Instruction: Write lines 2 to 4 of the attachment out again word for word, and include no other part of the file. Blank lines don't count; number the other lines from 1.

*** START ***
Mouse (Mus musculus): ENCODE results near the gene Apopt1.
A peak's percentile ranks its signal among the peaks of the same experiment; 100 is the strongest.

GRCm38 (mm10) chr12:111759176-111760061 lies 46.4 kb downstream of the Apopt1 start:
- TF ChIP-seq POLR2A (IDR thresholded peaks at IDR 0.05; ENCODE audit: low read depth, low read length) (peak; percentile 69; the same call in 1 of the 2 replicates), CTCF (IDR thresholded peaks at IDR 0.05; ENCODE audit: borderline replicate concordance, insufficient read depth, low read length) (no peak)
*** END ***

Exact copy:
A peak's percentile ranks its signal among the peaks of the same experiment; 100 is the strongest.

GRCm38 (mm10) chr12:111759176-111760061 lies 46.4 kb downstream of the Apopt1 start:
- TF ChIP-seq POLR2A (IDR thresholded peaks at IDR 0.05; ENCODE audit: low read depth, low read length) (peak; percentile 69; the same call in 1 of the 2 replicates), CTCF (IDR thresholded peaks at IDR 0.05; ENCODE audit: borderline replicate concordance, insufficient read depth, low read length) (no peak)